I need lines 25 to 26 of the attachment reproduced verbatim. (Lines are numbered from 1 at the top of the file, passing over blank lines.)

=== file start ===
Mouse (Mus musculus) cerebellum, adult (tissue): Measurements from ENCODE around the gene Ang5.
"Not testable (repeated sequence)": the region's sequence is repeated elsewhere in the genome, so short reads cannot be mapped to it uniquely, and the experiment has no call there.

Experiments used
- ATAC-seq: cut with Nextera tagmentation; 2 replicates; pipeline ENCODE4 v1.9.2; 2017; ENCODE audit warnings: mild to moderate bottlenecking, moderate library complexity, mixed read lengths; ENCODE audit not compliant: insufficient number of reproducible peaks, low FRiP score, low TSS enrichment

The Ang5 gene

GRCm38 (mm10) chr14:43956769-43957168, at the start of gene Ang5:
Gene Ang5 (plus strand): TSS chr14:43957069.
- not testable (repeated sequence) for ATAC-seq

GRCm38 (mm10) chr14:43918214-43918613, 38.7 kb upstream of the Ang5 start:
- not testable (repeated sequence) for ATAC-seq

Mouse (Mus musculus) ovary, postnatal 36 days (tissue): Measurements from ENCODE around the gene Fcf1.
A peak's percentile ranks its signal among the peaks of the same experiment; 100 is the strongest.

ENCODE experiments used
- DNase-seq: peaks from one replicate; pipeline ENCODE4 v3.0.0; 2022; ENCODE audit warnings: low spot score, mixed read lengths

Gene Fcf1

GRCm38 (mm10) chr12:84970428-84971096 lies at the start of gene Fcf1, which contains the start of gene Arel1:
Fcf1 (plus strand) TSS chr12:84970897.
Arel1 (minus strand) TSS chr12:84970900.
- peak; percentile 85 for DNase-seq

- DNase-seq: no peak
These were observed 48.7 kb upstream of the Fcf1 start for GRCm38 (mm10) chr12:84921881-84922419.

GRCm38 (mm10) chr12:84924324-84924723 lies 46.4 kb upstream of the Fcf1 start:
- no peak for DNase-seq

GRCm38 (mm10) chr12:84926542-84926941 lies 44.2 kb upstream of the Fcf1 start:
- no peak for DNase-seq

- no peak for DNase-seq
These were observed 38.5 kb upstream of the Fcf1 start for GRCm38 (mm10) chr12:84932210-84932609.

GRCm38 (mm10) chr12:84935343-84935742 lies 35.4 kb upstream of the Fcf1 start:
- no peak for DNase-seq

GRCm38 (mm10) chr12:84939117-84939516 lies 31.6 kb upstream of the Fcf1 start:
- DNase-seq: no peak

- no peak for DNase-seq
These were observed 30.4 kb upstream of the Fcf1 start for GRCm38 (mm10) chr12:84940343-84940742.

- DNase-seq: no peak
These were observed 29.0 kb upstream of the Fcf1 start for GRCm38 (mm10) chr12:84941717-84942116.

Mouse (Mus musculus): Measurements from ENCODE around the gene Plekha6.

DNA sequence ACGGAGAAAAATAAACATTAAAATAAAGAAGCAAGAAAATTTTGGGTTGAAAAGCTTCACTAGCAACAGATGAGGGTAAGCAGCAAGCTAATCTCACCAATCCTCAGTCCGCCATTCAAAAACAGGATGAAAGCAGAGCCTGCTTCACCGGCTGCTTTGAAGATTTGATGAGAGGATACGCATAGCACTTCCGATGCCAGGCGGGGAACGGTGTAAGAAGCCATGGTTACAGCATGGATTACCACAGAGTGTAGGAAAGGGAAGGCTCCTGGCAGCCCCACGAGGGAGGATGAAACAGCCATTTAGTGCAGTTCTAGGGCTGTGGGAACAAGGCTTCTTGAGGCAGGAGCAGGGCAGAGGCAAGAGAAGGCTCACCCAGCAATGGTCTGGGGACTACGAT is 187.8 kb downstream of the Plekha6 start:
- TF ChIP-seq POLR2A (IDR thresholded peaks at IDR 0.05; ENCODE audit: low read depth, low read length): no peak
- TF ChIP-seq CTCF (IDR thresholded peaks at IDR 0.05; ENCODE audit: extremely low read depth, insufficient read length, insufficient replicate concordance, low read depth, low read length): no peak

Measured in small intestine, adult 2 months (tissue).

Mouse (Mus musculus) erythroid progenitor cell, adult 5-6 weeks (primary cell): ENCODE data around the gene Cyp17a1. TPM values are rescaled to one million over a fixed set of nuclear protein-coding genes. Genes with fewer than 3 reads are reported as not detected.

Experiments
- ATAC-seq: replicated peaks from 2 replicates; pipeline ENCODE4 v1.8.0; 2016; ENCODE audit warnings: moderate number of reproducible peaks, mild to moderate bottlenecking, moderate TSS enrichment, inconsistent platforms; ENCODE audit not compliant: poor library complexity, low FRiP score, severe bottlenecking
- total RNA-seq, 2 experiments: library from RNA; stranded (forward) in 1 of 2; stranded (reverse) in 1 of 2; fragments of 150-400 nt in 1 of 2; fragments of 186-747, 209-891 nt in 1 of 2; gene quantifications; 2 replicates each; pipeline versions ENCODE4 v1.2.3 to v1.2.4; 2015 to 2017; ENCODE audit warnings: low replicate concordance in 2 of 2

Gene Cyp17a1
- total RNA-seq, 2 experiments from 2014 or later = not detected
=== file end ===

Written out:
- no peak for DNase-seq

- no peak for DNase-seq